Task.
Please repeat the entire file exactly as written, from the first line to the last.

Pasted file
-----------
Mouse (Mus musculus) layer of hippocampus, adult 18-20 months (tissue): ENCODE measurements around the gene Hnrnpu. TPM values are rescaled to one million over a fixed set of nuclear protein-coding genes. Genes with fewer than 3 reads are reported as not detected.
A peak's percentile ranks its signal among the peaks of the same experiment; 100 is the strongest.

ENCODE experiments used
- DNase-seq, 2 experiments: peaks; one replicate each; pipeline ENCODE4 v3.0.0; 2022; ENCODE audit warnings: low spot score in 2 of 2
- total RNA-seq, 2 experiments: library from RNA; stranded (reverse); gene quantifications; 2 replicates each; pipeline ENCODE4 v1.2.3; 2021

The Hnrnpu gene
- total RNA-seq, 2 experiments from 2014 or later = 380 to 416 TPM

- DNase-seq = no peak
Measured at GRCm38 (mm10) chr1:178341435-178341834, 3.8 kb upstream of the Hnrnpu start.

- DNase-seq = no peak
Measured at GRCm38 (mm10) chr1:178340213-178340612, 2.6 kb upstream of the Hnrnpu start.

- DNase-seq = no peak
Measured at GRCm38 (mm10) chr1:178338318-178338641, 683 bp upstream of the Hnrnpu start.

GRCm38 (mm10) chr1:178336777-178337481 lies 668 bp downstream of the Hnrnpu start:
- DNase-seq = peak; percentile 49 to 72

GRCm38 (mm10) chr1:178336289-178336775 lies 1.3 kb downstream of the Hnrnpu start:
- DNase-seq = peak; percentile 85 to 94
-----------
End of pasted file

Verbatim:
Mouse (Mus musculus) layer of hippocampus, adult 18-20 months (tissue): ENCODE measurements around the gene Hnrnpu. TPM values are rescaled to one million over a fixed set of nuclear protein-coding genes. Genes with fewer than 3 reads are reported as not detected.
A peak's percentile ranks its signal among the peaks of the same experiment; 100 is the strongest.

ENCODE experiments used
- DNase-seq, 2 experiments: peaks; one replicate each; pipeline ENCODE4 v3.0.0; 2022; ENCODE audit warnings: low spot score in 2 of 2
- total RNA-seq, 2 experiments: library from RNA; stranded (reverse); gene quantifications; 2 replicates each; pipeline ENCODE4 v1.2.3; 2021

The Hnrnpu gene
- total RNA-seq, 2 experiments from 2014 or later = 380 to 416 TPM

- DNase-seq = no peak
Measured at GRCm38 (mm10) chr1:178341435-178341834, 3.8 kb upstream of the Hnrnpu start.

- DNase-seq = no peak
Measured at GRCm38 (mm10) chr1:178340213-178340612, 2.6 kb upstream of the Hnrnpu start.

- DNase-seq = no peak
Measured at GRCm38 (mm10) chr1:178338318-178338641, 683 bp upstream of the Hnrnpu start.

GRCm38 (mm10) chr1:178336777-178337481 lies 668 bp downstream of the Hnrnpu start:
- DNase-seq = peak; percentile 49 to 72

GRCm38 (mm10) chr1:178336289-178336775 lies 1.3 kb downstream of the Hnrnpu start:
- DNase-seq = peak; percentile 85 to 94